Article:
'Finally, there is the aggregate of mental formation or volition (Samskara). This aggregate may be described as a conditioned response to the object of experience. In this sense, it partakes of the meaning of habit as well. We have spent some time discussing the component of mental formation when we considered the twelve components of dependent origination. You will remember that on that occasion, we described mental formation as the impression created by previous actions, the habit energy stored up from countless former lives. Here, as one of the five aggregates also, the aggregate of mental formation plays a similar role. But it has not only a static value, it also has a dynamic value because just as our reactions are conditioned by former deeds, so are our responses here and now motivated and directed in a particular way by our mental formation or volition. Mental formation or volition therefore has a moral dimension just as perception has a conceptual dimension, and feeling has a emotional dimension. You will notice I use the terms mental formation and volition together. This is because each of these terms represents one half of the meaning of Samskara - mental formation represents the half that comes from the past, and volition represents the half that functions here and now. So mental formation and volition function to determine our responses to the objects of experience and these responses have moral consequences in the sense of wholesome, unwholesome or neutral.
We can now see how the physical and mental factors of experience worked together to produce personal experience. To make this a little clearer, let us take the help of a couple of concrete examples. Let us say after today’s lecture you decide to take a walk in the garden. As you walk in the garden, your eyes come into contact with a visible object. As your attention focuses on that visible object, your consciousness becomes aware of visible object as yet indeterminate. Your aggregate of perception will identify that visible object as, let us say, a snake. Once that happens, you will respond to that visible object with the aggregate of feeling - the feeling of displeasure, or more specifically that of fear. Finally, you will react to that visible object with the aggregate of mental formation or volition, with the intentional action of perhaps running away or perhaps picking up a stone.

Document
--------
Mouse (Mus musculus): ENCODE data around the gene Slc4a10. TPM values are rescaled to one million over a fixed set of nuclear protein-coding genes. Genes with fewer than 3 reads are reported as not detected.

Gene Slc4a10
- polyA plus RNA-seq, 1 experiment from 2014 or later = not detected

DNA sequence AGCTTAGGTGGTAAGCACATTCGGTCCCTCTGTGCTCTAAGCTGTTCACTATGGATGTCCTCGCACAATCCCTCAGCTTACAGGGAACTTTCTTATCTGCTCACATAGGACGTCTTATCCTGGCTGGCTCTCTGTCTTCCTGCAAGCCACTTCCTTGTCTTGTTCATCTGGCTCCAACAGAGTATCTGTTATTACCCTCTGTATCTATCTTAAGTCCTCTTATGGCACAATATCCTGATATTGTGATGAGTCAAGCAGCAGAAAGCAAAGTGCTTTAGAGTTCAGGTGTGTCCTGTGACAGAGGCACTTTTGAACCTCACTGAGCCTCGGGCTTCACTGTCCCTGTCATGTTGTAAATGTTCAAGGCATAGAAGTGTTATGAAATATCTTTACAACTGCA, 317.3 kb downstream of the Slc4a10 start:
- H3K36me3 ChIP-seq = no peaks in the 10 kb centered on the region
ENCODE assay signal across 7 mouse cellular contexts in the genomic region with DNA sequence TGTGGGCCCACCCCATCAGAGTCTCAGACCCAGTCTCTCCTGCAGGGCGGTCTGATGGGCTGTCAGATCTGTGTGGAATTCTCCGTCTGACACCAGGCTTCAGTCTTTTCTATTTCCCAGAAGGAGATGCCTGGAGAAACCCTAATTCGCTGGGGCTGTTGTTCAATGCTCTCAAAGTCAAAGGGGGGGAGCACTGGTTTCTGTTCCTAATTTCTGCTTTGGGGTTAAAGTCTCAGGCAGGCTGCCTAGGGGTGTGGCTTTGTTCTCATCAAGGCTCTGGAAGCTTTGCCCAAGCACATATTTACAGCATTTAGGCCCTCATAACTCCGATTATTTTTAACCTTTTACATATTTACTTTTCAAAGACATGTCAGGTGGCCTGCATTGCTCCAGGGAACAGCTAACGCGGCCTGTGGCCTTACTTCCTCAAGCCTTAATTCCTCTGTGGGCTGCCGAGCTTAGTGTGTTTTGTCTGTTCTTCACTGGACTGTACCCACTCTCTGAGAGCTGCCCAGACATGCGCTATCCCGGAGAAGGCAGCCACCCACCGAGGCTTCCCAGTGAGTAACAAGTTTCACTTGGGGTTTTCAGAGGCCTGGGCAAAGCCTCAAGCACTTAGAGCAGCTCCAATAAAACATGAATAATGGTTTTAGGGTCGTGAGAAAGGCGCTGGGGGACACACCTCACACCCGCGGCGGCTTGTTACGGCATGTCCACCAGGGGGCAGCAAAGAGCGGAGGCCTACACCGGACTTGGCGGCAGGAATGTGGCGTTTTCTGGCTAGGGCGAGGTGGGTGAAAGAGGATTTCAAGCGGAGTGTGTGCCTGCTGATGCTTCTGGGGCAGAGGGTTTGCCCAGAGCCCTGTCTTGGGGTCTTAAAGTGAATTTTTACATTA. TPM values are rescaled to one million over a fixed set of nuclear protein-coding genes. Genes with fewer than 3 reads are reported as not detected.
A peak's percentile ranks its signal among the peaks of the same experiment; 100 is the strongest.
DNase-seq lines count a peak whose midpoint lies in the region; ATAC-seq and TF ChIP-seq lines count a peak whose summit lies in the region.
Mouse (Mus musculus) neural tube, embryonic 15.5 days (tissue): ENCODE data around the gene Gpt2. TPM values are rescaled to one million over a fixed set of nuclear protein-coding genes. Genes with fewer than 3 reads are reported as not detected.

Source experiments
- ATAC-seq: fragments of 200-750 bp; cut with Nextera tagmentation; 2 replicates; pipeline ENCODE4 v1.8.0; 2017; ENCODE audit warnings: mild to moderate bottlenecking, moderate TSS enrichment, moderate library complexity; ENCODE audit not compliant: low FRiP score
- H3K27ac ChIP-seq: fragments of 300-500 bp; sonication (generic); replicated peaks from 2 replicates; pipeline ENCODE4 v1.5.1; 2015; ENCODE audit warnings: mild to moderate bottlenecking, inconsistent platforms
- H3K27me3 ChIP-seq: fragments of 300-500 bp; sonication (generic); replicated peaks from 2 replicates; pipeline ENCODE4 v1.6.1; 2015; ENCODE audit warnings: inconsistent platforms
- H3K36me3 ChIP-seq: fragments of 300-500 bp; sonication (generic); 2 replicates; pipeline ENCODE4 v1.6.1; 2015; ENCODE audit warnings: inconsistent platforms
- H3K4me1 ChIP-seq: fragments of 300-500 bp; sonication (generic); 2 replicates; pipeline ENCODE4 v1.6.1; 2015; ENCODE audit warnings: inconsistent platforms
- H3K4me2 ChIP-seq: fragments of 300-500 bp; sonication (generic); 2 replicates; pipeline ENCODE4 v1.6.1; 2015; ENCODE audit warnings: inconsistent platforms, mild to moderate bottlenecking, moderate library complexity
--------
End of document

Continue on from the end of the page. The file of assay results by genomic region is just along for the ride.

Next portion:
In all our daily activities, we can see how all the five aggregates work together to produce personal experience. At this very moment, for instance, there is contact between two elements of the aggregate of form - the sound of my voice and your ears. Your consciousness becomes aware of the sound of my voice. Your aggregate of perception identifies the words that I am speaking. Your aggregate of feeling responds with an emotional response - pleasure, displeasure or indifference. Your aggregate of mental formation or volition responds with a conditioned reaction - sitting in attention, daydreaming or perhaps yawning. We can analyze all our personal experience in terms of the five aggregates.
There is one point that has to be remembered regarding the nature of the five aggregates, and that is that each and all of them are in constant change. The elements that constitute the aggregate of form are impermanent and are in a state of constant change. We discussed this last week - the body grows old, weak, sick and so forth. The things around us are also impermanent and change constantly. Our feelings too are constantly changing. We may respond today to a particular situation with a feeling of pleasure. To-morrow, we may respond to that same situation with the feeling of displeasure. Today we may perceive an object in a particular way. At a later time, under different circumstances, our perception will change. In semi-darkness we perceive a rope to be a snake. The moment the light of the torch falls upon that object, we perceive it to be a rope. So our perceptions like our feelings and like the material objects of our experience are ever changing and impermanent. So too, our mental formations are impermanent and ever-changing. We alter our habits. We can learn to be kind and compassionate. We can acquire the attitudes of renunciation and equanimity and so forth. Consciousness too is impermanent and constantly changing. Consciousness arises dependent upon an object and a sense organ. It cannot exist independently. As we have seen, all the physical and mental factors of our experience like our bodies, the physical objects around us, our minds and our ideas are impermanent and constantly changing. All these aggregates are constantly changing and impermanent. They are processes, not things. They are dynamic, not static.'